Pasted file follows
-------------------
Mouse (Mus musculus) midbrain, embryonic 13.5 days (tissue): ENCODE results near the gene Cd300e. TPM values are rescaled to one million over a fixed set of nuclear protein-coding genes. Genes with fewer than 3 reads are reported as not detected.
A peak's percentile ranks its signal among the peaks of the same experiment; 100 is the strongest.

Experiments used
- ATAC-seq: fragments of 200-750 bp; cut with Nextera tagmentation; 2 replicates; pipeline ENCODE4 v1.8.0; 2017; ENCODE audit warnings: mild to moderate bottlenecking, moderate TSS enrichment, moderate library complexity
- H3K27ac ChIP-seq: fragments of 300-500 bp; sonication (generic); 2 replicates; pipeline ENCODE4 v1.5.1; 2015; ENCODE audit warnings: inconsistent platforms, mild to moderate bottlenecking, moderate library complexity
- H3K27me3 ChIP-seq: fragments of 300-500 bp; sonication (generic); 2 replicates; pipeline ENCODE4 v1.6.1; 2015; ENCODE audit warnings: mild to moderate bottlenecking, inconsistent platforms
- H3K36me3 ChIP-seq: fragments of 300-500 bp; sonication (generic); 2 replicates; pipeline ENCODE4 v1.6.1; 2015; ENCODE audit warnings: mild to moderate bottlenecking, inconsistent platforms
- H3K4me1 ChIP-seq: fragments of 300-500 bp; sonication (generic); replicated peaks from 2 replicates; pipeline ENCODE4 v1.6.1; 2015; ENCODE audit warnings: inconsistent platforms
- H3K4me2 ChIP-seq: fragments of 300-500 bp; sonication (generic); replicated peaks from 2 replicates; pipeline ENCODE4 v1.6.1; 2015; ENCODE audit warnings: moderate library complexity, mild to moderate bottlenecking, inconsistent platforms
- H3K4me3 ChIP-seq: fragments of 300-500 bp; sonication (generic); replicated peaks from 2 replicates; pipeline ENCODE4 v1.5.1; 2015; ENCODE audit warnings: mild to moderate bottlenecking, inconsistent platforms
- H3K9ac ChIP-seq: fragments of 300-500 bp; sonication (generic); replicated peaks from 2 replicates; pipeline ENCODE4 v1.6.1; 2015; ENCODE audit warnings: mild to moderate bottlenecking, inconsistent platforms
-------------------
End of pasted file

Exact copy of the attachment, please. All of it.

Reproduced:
Mouse (Mus musculus) midbrain, embryonic 13.5 days (tissue): ENCODE results near the gene Cd300e. TPM values are rescaled to one million over a fixed set of nuclear protein-coding genes. Genes with fewer than 3 reads are reported as not detected.
A peak's percentile ranks its signal among the peaks of the same experiment; 100 is the strongest.

Experiments used
- ATAC-seq: fragments of 200-750 bp; cut with Nextera tagmentation; 2 replicates; pipeline ENCODE4 v1.8.0; 2017; ENCODE audit warnings: mild to moderate bottlenecking, moderate TSS enrichment, moderate library complexity
- H3K27ac ChIP-seq: fragments of 300-500 bp; sonication (generic); 2 replicates; pipeline ENCODE4 v1.5.1; 2015; ENCODE audit warnings: inconsistent platforms, mild to moderate bottlenecking, moderate library complexity
- H3K27me3 ChIP-seq: fragments of 300-500 bp; sonication (generic); 2 replicates; pipeline ENCODE4 v1.6.1; 2015; ENCODE audit warnings: mild to moderate bottlenecking, inconsistent platforms
- H3K36me3 ChIP-seq: fragments of 300-500 bp; sonication (generic); 2 replicates; pipeline ENCODE4 v1.6.1; 2015; ENCODE audit warnings: mild to moderate bottlenecking, inconsistent platforms
- H3K4me1 ChIP-seq: fragments of 300-500 bp; sonication (generic); replicated peaks from 2 replicates; pipeline ENCODE4 v1.6.1; 2015; ENCODE audit warnings: inconsistent platforms
- H3K4me2 ChIP-seq: fragments of 300-500 bp; sonication (generic); replicated peaks from 2 replicates; pipeline ENCODE4 v1.6.1; 2015; ENCODE audit warnings: moderate library complexity, mild to moderate bottlenecking, inconsistent platforms
- H3K4me3 ChIP-seq: fragments of 300-500 bp; sonication (generic); replicated peaks from 2 replicates; pipeline ENCODE4 v1.5.1; 2015; ENCODE audit warnings: mild to moderate bottlenecking, inconsistent platforms
- H3K9ac ChIP-seq: fragments of 300-500 bp; sonication (generic); replicated peaks from 2 replicates; pipeline ENCODE4 v1.6.1; 2015; ENCODE audit warnings: mild to moderate bottlenecking, inconsistent platforms